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A digital-ready public service: learning from Canada

As in Australia, the Canadian public service is trying to keep up with technological change and changing customer expectations—all while competing with the private sector for skilled technologists. It’s a problem facing many governments. How can the public service attract and retain people with up-to-date digital skills?

“Government is hamstrung by a skills gap,” argues a report recently published by the Ottawa-based Public Policy Forum.

Recognising these challenges, the think tank has considered how Canada’s public service can improve its digital capability, and for the most part their lessons could equally be applied here.

“Not only does Canada suffer from a shortage of professionals with the skills government needs, but the people who possess digital skills are increasingly in demand in other sectors,” the report reads.

“The skills shortage is most acute in areas including artificial intelligence (AI), analytics, the internet of things, cloud-based development, and matching technology to the specific requirements of users.”

“The absence of diversity in general in the development of digital technologies has been shown to allow bias to be embedded into products and services.”

While Canada’s public service has for a long time been seen as an employer of choice, it is less appealing to many of those who have the skills required.

“The work environment is perceived by some to be hierarchical and slow moving, with limited opportunities for advancement compared to the private sector,” says the report.

A lack of ability to negotiate on pay doesn’t help either.

And while the public service does better than many tech employers on diversity, there’s still a problem with attracting enough women.

“The absence of diversity in general in the development of digital technologies has been shown to allow bias to be embedded into products and services,” says Public Policy Forum.

The way we think about tech jobs is changing too. Often digital skills are equated with computer science and engineering credentials, but technology jobs increasingly require “hybrids” — people who “combine technology with an understanding of organisations, processes, human behaviour and service delivery,” writes the think tank.

“Recent discussions have shifted the focus toward ‘soft skills are hard’ (i.e., difficult to learn and use effectively) and that technical skills for many job functions can be learned more easily.”

Interestingly, Canada also faces one very Canadian problem — requirements for French-English bilingualism reduce the recruitment pool, especially since one-third of tech professionals are immigrants.

Eight recommendations

So, what can be done to narrow this gap and attract a skilled and diverse workforce? The report argues an integrated strategy should include the following:

1. Demonstrate the political will to build a digitally ready public service
Government must communicate the importance of talent and inclusion, and why the public service is a great place to work.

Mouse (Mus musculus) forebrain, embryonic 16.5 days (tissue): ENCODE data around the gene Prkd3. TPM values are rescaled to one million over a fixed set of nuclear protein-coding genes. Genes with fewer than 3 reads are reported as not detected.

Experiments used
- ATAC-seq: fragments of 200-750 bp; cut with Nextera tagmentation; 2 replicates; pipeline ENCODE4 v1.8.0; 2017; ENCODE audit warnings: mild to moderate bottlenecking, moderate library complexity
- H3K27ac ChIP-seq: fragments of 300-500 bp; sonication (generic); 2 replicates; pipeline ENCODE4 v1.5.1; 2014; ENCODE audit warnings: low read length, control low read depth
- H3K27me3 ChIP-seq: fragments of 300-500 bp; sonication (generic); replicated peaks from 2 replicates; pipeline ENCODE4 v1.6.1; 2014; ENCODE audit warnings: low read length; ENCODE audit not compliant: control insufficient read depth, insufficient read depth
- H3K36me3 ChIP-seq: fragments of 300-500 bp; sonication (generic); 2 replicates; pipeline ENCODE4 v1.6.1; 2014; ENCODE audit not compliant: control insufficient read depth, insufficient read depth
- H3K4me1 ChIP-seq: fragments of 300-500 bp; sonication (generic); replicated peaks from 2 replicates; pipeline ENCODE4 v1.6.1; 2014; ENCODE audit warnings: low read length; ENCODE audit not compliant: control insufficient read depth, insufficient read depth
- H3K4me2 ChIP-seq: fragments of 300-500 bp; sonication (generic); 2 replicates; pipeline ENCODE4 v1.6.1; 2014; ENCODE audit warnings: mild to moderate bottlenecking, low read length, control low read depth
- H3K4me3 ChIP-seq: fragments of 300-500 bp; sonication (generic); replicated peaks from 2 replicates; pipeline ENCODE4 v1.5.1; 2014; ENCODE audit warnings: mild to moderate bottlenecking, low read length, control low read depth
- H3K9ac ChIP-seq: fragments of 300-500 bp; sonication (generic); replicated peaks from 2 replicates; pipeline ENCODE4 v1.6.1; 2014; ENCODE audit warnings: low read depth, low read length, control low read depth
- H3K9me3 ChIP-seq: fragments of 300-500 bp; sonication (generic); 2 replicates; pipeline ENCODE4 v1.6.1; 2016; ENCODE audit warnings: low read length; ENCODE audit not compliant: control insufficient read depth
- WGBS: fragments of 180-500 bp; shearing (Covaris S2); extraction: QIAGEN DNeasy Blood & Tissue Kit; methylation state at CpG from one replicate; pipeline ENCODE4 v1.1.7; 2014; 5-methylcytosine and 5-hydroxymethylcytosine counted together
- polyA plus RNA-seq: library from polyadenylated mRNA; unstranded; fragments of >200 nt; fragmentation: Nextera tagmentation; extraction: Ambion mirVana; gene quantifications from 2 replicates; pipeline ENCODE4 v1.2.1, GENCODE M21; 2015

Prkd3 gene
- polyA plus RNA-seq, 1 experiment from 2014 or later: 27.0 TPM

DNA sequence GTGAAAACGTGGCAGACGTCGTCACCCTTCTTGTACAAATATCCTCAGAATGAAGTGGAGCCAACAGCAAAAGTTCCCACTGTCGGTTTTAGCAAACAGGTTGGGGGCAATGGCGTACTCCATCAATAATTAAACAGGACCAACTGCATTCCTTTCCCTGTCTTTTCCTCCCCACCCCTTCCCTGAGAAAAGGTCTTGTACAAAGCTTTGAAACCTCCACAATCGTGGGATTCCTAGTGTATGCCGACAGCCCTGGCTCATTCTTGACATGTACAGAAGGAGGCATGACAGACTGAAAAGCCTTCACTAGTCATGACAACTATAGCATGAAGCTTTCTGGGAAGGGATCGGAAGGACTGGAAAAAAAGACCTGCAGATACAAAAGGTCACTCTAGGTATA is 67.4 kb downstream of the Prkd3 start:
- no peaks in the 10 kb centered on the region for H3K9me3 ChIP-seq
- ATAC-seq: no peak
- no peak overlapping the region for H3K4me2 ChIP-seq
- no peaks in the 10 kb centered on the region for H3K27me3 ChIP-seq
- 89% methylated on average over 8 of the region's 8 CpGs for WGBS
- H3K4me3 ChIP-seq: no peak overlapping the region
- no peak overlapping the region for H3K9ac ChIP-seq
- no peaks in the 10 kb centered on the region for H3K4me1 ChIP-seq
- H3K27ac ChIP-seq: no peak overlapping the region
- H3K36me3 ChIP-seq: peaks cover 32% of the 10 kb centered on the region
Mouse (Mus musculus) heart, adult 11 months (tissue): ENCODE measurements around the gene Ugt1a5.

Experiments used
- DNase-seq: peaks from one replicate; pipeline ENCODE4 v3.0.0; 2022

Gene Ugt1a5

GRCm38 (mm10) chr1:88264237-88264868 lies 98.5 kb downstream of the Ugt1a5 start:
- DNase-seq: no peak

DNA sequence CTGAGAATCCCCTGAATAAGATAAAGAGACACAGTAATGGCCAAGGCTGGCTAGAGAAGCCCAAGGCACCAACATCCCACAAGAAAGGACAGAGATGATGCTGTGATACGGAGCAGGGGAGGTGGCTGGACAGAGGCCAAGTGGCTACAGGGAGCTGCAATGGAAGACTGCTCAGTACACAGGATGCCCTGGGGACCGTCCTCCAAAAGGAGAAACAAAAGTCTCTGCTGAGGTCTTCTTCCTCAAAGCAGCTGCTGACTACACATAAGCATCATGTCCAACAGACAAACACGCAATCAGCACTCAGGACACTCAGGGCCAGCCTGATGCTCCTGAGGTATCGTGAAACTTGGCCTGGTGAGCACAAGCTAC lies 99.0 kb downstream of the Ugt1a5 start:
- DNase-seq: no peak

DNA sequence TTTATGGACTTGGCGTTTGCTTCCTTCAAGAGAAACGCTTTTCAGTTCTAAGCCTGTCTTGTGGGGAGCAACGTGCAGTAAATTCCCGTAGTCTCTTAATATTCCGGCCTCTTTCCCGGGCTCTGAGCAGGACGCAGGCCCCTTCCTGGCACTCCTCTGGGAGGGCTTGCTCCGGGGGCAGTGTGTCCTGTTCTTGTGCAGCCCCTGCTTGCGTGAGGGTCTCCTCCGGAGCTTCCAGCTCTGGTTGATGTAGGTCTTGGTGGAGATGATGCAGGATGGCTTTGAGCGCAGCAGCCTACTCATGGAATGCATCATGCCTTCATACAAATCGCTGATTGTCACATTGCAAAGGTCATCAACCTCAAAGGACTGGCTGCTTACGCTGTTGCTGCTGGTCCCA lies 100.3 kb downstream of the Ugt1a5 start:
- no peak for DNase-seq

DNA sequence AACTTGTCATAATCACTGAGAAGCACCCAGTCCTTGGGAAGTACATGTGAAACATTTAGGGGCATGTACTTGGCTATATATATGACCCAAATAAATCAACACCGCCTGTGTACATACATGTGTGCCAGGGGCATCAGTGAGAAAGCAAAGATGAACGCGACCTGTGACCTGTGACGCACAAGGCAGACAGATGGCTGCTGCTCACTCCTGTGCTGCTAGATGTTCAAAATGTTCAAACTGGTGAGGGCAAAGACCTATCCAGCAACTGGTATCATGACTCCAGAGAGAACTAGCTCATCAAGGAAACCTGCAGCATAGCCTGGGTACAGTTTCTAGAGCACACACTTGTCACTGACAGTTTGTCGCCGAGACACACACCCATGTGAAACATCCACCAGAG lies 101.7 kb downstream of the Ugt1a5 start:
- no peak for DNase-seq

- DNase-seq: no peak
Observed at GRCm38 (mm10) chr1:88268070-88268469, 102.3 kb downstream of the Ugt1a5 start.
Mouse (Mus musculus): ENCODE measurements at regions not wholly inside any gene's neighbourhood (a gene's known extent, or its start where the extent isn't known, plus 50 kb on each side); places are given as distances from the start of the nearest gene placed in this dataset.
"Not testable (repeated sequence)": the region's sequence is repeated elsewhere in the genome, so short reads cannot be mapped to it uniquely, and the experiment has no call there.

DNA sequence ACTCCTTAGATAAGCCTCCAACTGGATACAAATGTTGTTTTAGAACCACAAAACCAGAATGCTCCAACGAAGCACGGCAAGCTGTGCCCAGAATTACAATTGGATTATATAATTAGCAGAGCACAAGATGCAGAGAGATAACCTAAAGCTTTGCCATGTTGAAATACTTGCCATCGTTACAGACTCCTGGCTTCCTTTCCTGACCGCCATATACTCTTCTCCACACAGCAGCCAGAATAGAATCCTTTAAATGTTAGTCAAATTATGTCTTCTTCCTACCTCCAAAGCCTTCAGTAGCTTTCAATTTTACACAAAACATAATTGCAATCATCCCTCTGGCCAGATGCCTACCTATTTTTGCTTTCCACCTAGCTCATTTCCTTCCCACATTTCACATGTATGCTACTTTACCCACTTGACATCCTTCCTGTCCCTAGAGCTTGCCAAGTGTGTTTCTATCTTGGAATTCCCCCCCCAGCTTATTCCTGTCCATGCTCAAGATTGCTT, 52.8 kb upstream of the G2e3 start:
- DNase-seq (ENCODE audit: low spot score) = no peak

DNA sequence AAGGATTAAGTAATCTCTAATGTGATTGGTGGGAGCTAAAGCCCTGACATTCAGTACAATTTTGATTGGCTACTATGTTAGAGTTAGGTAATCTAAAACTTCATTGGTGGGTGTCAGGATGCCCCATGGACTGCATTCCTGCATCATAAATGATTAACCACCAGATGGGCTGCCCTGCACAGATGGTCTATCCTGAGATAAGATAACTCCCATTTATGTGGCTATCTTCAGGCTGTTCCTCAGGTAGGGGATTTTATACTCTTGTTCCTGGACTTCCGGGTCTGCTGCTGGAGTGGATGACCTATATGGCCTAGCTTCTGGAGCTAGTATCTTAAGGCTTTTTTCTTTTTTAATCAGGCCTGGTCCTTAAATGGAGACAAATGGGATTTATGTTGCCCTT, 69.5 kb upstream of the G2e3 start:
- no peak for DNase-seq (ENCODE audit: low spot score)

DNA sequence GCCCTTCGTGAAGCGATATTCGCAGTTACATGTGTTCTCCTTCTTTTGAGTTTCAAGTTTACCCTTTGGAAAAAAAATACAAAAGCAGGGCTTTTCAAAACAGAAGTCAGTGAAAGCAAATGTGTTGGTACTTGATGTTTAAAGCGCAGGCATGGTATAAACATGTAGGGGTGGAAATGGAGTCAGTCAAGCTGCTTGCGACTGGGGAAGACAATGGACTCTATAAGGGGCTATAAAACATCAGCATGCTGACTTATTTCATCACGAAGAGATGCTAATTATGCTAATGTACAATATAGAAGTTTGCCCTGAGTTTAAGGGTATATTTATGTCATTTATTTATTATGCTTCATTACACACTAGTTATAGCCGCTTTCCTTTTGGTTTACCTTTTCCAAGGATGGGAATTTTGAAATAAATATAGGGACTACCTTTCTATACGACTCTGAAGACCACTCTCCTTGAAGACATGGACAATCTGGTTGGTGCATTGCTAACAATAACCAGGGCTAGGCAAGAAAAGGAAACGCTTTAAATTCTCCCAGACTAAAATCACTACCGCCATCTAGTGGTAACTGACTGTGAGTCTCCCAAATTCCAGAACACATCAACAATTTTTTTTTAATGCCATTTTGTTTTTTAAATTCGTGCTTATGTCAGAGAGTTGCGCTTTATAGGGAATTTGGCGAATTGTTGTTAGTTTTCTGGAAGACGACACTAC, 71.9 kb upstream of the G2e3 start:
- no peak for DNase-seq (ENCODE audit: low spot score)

2. Benchmark and develop accountability mechanisms
Apply accountability mechanisms, including measurable targets (which are distinct from quotas) and regular reporting, to set goals and track progress on the recruitment, development and advancement of digital talent.

3. Build a digitally ready and inclusive organisational culture
The public service’s organisational culture must support building workplaces that are stimulating, rewarding, welcoming, inclusive, and provide access to state-of-the art tools to attract digitally ready talent.

4. Modernise human resources and hiring practices
Core skills—especially in analytics, user experience, and artificial intelligence—are shifting away from “code warriors” and toward people who understand how to drive change enabled by technology. Government must update job classifications to reflect current skill needs and apply a critical lens through every stage of human resource processes.

5. Commit to new approaches to training
While engineering and computer science remain important disciplines, for many jobs the foundation can be laid through a variety of roles to which the requisite technology skills can be added. New approaches to training offer alternative pathways to digital roles, support up-skilling existing talent, and build on assets such as “soft skills” or sector knowledge.

6. Apply a gender and diversity lens across the value chain
Progressive, high-performing organisations value diverse perspectives at every level.

7. Build public-private partnerships
Collaborations with the private sector, post-secondary institutions, and non-governmental organisations can provide access to talent, new ideas, and innovative approaches.

8. Rebrand, market and promote government service
The public service needs to build the skills pipeline by better communicating, through multiple channels, the challenges and rewards of a career—or even a stint—in government.

Author Bio

David Donaldson

David Donaldson is a journalist at The Mandarin based in Melbourne.